For die-hards, no horror movie can be too scary. But for you, a wimp, the wrong one can leave you miserable. Never fear, scaredies, because Slate’s Scaredy Scale is here to help. We’ve put together a highly scientific and mostly spoiler-free system for rating new horror movies, comparing them with classics along a 10-point scale. And because not everyone is scared by the same things—some viewers can’t stand jump scares, while others are haunted by more psychological terrors or simply can’t stomach arterial spurts—it breaks down each movie’s scares across three criteria: suspense, spookiness, and gore.
This time, we’re scaredy-scaling A Quiet Place Part II, the sequel to writer, director, and star John Krasinski’s 2018 hit. (If you haven’t seen that one either, we’ll give you a sense of where it ranks along the way.) In Part II, what’s left of the first movie’s family continues their fight against the sound-seeking aliens who ravaged most of humanity before the first movie began.
Suspense is what drives the Quiet Place movies, the excruciating pause between when one of the characters accidentally makes a noise—getting stuck on a stray wire from a chain-link fence, say, that releases with a deafening twang—and the moment when we found out whether that noise will bring the aliens a-rampagin’. As a sequel, Part II is dealing with a world that’s more known, which tends to slacken the tension a bit. But the opening sequence, which flashes back to the day the aliens arrived, unleashes chaos on a scale that distinguishes it from the claustrophobic first movie, and even knowing which of the characters are bound to survive doesn’t lessen the anxiety.
The Quiet Places are a pretty bloodless affair, with the exception of Krasinski’s thing for mangled feet. In the first, Emily Blunt steps on a nail that goes clean through the top of her foot, and in the second, a character stumbles into a bear trap that closes right on their ankle. There’s plenty of blood, but nothing too explicit unless you’ve got a thing about penetrative injuries. There are also several shots of desiccated, virtually mummified bodies (at one point, a whole Metro North car’s-worth), but they look more like something out of a middle-school haunted house than anything that will haunt your nightmares.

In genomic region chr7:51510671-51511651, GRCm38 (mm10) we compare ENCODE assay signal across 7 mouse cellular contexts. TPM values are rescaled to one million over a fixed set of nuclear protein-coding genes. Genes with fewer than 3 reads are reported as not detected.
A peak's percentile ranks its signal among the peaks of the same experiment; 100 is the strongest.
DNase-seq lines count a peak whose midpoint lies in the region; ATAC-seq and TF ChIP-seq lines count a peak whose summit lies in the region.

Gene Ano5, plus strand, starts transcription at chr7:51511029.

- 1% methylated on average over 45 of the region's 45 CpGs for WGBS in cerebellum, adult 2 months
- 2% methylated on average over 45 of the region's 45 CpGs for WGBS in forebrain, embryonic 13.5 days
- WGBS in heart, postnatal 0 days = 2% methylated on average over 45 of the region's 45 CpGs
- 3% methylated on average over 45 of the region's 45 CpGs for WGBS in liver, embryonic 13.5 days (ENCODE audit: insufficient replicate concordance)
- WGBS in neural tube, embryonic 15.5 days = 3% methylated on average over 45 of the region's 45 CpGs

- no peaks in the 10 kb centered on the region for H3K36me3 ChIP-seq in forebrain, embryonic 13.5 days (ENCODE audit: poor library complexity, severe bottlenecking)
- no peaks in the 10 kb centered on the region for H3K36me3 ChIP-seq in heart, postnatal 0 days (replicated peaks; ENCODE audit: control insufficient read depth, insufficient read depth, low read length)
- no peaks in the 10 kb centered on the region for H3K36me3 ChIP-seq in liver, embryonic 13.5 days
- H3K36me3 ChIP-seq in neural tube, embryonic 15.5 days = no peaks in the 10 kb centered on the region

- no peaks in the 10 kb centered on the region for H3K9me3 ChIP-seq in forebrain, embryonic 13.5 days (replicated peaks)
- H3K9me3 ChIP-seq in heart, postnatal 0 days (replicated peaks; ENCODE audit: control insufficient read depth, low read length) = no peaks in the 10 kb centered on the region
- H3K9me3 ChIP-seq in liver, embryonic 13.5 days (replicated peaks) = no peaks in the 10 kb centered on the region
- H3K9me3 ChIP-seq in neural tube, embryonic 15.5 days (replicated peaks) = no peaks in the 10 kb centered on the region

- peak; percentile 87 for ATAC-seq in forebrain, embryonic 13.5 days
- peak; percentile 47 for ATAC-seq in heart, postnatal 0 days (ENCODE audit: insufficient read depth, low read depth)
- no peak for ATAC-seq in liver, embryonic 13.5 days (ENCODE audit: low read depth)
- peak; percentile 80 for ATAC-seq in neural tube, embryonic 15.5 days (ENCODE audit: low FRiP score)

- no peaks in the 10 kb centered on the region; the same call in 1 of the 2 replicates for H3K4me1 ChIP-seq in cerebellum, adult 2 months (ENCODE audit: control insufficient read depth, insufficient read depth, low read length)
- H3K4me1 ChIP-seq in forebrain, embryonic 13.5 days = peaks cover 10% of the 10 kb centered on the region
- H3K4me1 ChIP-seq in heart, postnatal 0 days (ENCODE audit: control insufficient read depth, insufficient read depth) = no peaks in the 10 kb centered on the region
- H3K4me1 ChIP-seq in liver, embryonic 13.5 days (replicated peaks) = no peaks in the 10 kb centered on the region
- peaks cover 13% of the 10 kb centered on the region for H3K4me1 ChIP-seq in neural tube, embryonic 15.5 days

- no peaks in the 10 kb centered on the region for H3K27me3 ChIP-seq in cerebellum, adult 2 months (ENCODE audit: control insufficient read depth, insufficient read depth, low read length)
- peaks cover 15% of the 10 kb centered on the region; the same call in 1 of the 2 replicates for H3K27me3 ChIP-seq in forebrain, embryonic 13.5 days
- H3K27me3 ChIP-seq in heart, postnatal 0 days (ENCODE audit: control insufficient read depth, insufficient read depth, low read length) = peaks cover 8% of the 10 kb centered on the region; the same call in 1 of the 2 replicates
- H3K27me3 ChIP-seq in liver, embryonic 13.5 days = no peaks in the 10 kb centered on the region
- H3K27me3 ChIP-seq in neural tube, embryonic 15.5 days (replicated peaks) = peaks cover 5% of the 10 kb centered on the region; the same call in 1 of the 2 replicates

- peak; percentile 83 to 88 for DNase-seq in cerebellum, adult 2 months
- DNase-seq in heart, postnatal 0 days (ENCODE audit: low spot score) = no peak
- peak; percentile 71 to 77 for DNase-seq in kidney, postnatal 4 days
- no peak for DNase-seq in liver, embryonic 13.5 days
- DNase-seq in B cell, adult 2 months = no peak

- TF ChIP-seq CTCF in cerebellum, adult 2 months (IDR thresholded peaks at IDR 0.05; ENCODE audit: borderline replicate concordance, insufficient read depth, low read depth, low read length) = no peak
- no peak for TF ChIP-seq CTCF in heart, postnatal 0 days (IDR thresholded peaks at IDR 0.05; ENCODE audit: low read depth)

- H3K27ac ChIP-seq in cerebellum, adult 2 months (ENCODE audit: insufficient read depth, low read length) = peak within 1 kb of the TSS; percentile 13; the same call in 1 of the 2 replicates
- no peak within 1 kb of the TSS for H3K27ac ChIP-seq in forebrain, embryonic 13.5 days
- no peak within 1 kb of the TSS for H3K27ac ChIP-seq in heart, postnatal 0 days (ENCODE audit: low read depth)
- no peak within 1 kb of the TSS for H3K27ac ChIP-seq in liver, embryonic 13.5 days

A series in which Krasinski’s character writes “WHAT IS THE WEAKNESS?” on a dry-erase board isn’t trying to keep its audience in the dark, and this time there’s even less to discover. The first Quiet Place took its time introducing its post-apocalyptic environment and left us to puzzle out some of the details ourselves, especially since the family members often communicate with each other nonverbally. But the second is more of a straightforward action movie, with Millicent Simmonds taking on the role of an incipient action heroine. The reminders of what life used to be before the world went to hell might send the briefest of chills down your spine, but that’s it.
In essence, how frightening A Quiet Place II is comes down to two factors: how much you respond to children in peril, and your tolerance for jump scares. If a tense hush followed by a loud monster leaping out of the shadows hits you where you live, you might want to order a nice calming tea from the concession stand. But nothing in the movie is scarier than venturing into a movie theater to see it, which for now is your only option. Ranking that anxiety is beyond the Scaredy Scale’s purview, but it’s probably good for at least another 2 or 3 points.